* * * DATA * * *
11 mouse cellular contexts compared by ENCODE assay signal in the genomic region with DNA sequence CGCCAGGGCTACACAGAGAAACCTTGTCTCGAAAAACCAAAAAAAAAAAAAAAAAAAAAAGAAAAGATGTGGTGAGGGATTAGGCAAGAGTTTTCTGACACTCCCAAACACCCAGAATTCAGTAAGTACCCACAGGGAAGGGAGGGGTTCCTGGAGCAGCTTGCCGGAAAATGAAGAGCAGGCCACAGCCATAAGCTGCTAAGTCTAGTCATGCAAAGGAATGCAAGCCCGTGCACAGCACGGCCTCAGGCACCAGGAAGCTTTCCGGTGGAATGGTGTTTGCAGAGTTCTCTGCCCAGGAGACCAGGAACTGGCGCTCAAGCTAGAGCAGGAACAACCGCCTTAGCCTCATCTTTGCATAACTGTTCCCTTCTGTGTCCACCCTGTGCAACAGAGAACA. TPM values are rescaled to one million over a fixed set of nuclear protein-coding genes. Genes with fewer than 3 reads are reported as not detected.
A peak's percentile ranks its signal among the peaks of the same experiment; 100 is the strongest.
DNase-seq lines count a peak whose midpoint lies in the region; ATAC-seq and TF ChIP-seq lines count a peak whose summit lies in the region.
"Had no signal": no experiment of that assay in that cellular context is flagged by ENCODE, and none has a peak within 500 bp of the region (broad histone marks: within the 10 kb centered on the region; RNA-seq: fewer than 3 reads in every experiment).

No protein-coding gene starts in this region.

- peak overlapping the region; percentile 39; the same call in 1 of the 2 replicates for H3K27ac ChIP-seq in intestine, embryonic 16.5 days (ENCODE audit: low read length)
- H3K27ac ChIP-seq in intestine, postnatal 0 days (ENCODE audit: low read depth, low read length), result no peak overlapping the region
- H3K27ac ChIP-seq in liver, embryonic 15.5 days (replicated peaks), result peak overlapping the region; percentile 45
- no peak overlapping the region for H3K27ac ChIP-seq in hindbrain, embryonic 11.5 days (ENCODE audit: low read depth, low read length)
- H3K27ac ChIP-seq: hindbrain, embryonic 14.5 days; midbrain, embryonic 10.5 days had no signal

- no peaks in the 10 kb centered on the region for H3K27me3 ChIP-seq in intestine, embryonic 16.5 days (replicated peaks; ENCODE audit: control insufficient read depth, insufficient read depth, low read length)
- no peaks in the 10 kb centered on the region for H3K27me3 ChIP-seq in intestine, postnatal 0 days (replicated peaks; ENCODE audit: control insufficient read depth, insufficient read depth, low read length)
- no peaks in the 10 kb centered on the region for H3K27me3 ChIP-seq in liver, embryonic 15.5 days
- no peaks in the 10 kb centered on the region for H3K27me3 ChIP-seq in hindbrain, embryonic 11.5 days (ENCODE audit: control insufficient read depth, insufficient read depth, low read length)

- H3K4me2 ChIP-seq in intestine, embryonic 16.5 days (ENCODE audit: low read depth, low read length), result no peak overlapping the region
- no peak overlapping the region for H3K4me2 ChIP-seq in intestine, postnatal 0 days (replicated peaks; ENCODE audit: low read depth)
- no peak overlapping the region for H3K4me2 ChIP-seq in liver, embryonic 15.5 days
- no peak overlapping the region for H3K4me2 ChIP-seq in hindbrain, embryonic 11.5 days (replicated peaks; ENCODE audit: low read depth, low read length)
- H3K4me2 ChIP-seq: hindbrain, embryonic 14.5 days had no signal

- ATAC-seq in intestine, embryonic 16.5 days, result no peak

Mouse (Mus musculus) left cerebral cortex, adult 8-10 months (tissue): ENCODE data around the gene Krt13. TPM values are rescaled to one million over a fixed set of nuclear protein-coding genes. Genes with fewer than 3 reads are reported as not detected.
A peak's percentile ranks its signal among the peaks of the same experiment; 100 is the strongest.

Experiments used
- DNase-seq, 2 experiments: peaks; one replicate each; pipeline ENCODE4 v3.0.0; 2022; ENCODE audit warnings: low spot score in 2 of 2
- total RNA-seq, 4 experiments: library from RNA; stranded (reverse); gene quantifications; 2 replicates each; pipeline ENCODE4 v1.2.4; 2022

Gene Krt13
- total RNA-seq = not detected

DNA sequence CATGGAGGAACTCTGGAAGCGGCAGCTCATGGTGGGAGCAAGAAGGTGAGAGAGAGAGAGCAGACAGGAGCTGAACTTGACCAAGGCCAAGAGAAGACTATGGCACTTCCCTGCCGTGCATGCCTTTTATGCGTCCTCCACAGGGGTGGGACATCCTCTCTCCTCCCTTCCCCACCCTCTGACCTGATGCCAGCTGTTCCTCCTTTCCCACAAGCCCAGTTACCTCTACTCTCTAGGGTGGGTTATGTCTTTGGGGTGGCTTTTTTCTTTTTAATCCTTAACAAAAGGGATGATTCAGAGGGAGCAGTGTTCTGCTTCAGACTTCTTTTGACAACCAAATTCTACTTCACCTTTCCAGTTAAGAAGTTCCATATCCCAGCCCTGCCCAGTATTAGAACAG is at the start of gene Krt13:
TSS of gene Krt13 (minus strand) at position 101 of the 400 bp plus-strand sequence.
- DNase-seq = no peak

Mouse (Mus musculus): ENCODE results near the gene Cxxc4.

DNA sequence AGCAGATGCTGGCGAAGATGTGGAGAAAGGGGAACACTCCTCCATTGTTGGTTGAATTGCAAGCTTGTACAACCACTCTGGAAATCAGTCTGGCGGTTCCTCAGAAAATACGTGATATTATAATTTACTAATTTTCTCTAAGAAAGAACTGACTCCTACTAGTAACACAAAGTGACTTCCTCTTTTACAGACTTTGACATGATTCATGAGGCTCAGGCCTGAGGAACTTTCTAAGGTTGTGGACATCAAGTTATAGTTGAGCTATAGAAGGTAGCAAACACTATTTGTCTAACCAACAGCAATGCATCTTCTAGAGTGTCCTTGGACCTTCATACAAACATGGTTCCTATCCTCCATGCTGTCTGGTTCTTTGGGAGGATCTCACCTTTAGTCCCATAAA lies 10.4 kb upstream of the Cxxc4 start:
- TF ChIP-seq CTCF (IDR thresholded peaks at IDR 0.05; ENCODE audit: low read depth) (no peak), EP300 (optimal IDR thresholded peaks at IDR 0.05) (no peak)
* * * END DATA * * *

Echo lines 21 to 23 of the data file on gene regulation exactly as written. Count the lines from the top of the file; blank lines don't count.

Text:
Mouse (Mus musculus) left cerebral cortex, adult 8-10 months (tissue): ENCODE data around the gene Krt13. TPM values are rescaled to one million over a fixed set of nuclear protein-coding genes. Genes with fewer than 3 reads are reported as not detected.
A peak's percentile ranks its signal among the peaks of the same experiment; 100 is the strongest.

Experiments used